This page contains a Flash digital edition of a book.
EVERYWHERE… But Will There Be Enough?


WATER, WATER by Sandra Postel


For at least three decades, Americans have talked about our uncertain energy future, but we’ve mostly ignored another worrisome crisis—water.


C


heap and seemingly abundant, water is so common that it’s hard to believe we could ever run out of it. Ever since the Apollo 8 astronauts photographed Earth from space in 1968, we’ve had the image of our home as a strikingly blue planet, a place of great water wealth. But of all the water on Earth, only about 2.5 percent is fresh—and two-thirds of that is locked up in glaciers and ice caps. Less than one hundredth of 1 percent of Earth’s water is fresh and available. Across the United States and around the world, we’re already reaching or overshooting the limits of Earth’s natural replenishment of fresh water through the hydrologic cycle. The Colorado and Rio Grande rivers are now so over-tapped that they discharge little or no water into the sea for months at a time. According to the U.S. Geological Survey (USGS), the massive Ogallala Aquifer, which spans parts of eight states, from southern South Dakota to northwest Texas, and provides 30 percent of the groundwa- ter used for irrigation in the country, is steadily being depleted. In much of the world, we’re growing food and supplying water to communities by over-pumping groundwater. This creates a potential crisis in the food economy: We are


meeting some of today’s food needs with tomorrow’s water.


The Changing Climate Equation


Due to climate change, we may no lon- ger be able to count on familiar patterns of rain and snow and river flow to refill our urban reservoirs, irrigate our farms and power our dams. While farmers in the Midwest were recovering from the spring flood of 2008 (in some areas, the second “100-year flood” in 15 years), farmers in California and Texas allowed cropland to lie fallow and sent cattle to early slaughter to cope with the drought of 2009.


In the Southeast, after 20 months of dryness, then-Georgia Governor Sonny Perdue stood outside the state capitol in November 2007 and led a prayer for rain. Two years later, he was pleading instead for federal aid, after intense rainfall near Atlanta caused massive flooding that claimed eight lives. This year again saw record regional precipitation, this time produc- ing epic flooding in the Mississippi and Missouri river basins.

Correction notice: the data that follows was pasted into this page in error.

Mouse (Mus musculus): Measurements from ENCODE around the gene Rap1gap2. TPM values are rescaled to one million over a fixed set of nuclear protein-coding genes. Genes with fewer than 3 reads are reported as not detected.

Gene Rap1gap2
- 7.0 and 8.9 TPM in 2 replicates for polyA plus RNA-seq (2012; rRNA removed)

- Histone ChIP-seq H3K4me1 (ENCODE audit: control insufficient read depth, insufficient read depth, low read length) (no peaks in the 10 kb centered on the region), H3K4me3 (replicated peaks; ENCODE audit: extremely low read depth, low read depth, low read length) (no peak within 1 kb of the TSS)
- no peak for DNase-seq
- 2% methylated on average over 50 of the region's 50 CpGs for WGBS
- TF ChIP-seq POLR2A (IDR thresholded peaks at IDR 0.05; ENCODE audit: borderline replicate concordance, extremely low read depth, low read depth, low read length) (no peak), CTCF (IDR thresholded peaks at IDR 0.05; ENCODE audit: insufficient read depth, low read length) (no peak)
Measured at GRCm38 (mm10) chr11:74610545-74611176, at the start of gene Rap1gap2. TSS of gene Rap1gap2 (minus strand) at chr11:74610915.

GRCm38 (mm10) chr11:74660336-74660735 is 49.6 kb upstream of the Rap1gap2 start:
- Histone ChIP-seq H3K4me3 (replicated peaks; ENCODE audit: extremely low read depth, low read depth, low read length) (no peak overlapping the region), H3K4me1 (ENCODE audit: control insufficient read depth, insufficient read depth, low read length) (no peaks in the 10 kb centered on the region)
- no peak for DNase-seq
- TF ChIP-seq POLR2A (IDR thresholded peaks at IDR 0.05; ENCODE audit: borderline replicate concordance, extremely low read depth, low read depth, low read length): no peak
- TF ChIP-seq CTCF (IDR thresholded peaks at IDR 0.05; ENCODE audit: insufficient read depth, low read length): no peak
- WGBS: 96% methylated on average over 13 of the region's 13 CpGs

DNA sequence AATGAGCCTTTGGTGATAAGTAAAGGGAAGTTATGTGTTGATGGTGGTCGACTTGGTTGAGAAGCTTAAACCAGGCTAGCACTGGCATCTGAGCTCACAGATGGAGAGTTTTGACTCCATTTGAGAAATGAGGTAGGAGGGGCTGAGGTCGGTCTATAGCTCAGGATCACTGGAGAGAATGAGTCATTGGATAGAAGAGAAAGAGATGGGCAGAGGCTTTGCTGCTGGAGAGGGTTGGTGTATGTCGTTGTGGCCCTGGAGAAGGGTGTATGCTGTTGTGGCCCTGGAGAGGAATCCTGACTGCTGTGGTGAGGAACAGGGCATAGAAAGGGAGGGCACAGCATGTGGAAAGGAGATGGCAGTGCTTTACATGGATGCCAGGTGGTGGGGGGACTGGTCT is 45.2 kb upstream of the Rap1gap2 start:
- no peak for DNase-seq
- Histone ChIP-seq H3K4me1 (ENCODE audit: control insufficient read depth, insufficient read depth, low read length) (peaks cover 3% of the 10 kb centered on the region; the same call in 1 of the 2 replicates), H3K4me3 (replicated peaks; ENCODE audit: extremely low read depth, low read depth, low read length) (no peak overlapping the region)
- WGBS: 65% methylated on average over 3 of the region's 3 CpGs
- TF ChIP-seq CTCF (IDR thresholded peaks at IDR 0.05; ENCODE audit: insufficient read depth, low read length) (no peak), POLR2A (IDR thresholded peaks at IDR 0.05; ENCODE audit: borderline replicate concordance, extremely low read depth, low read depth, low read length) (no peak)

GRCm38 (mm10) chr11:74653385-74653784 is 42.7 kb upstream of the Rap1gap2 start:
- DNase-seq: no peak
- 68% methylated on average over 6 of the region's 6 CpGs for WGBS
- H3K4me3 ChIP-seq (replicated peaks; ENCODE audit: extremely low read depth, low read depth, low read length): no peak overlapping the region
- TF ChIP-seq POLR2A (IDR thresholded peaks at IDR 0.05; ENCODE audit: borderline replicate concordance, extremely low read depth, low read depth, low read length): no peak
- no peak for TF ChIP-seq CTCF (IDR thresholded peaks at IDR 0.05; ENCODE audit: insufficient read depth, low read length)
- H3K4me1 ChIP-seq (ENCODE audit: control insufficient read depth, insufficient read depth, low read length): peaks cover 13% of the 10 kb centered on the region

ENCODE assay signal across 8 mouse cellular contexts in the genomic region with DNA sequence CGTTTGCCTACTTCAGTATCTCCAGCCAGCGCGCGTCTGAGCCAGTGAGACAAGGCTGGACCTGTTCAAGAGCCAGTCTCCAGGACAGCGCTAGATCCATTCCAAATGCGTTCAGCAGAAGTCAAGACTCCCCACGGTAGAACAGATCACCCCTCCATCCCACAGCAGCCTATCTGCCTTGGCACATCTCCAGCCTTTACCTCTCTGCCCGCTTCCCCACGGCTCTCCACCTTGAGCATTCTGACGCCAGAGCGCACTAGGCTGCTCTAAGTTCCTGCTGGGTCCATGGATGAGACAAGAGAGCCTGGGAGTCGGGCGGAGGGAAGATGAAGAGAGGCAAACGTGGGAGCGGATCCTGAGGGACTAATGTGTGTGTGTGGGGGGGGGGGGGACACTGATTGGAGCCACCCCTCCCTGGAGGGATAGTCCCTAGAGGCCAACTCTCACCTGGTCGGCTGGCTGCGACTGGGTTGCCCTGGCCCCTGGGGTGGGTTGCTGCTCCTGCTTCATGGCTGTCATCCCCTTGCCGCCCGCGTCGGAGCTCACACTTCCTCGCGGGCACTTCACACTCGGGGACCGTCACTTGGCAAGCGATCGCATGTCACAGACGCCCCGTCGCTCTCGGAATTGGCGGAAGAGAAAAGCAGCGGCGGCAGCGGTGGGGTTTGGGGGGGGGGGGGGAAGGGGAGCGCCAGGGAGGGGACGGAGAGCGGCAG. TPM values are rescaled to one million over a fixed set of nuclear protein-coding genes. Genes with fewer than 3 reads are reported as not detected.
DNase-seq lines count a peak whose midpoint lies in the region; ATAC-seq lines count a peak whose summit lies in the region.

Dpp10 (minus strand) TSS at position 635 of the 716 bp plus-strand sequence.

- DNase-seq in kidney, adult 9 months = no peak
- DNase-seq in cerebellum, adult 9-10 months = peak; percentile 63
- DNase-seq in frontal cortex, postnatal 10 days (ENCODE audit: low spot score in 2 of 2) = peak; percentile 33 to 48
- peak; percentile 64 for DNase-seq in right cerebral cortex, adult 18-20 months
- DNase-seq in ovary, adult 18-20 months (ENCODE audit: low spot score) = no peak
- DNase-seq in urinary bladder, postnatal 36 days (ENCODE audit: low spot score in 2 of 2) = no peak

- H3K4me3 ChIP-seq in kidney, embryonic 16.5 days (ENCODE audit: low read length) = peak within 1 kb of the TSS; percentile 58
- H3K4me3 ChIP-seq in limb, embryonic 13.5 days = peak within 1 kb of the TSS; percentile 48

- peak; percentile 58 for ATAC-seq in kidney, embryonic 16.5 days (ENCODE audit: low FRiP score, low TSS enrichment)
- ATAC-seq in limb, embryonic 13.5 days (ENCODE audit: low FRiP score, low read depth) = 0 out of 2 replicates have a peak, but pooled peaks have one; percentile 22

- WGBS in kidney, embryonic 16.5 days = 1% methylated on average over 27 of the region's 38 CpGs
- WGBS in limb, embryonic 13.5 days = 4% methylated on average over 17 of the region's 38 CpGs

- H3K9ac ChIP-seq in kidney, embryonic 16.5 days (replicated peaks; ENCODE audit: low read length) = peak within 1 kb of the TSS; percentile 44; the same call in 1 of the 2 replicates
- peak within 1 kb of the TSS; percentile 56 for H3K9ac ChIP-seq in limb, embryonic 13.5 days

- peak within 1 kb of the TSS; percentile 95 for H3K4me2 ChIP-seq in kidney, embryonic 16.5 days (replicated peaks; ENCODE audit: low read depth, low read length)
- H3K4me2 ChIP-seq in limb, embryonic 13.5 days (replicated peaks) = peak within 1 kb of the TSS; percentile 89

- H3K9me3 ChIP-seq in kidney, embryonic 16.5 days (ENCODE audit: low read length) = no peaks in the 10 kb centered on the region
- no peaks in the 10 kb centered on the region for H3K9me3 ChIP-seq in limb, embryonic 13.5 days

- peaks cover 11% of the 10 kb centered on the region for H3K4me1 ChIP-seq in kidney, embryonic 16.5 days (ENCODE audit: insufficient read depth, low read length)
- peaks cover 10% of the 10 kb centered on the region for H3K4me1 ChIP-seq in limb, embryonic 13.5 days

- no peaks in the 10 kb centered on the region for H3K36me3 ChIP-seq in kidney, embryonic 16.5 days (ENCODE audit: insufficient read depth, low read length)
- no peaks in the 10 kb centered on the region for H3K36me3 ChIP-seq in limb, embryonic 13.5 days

Climate scientists warn of more extreme droughts and floods and changing precipitation patterns that


will continue to make weather, storms and natural disasters more severe and less predictable. As a policy forum in the journal Science notes, the historical data and statistical tools used to plan billions of dollars worth of annual glob- al investment in dams, flood control structures, diversion projects and other big pieces of water infrastructure are no longer reliable. Yet today’s decisions about using, allocating and managing water will determine the survival of most of the planet’s species, including our own.


Shifting Course


For most of modern history, water man- agement has focused on bringing water under human control and transferring it to expanding cities, industries and farms via dams, large water-transfer projects and wells that tap underground aquifers. Major water programs have al- lowed cities like Phoenix and Las Vegas to thrive in the desert, the expansion of world food production, and rising living standards for hundreds of millions. But globally, they have worsened social inequities as tens of millions of poor people are dislocated from their homes to make way for dams and canals, while hundreds of millions in downstream communities lose the currents that sustain their livelihoods.


Such approaches also ignore wa- ter’s limits and the value of healthy eco- systems. Today, many rivers flow like plumbing works, turned on and off like water from a faucet. It’s tougher for fish, mussels, river birds and other aquatic life to survive; a 2008 assessment led by the USGS found that 40 percent of all fish species in North America are at risk of extinction.


Meanwhile, many leaders and localities are calling for even bigger versions of past water management strategies. By some estimates, the volume of water relocated through river transfer schemes could more than double globally by 2020. But mega- projects are risky in a warming world, where rainfall and river flow patterns are changing in uncertain ways and


16


New Jersey North NANorthNJ.com


Page 1  |  Page 2  |  Page 3  |  Page 4  |  Page 5  |  Page 6  |  Page 7  |  Page 8  |  Page 9  |  Page 10  |  Page 11  |  Page 12  |  Page 13  |  Page 14  |  Page 15  |  Page 16  |  Page 17  |  Page 18  |  Page 19  |  Page 20  |  Page 21  |  Page 22  |  Page 23  |  Page 24  |  Page 25  |  Page 26  |  Page 27  |  Page 28  |  Page 29  |  Page 30  |  Page 31  |  Page 32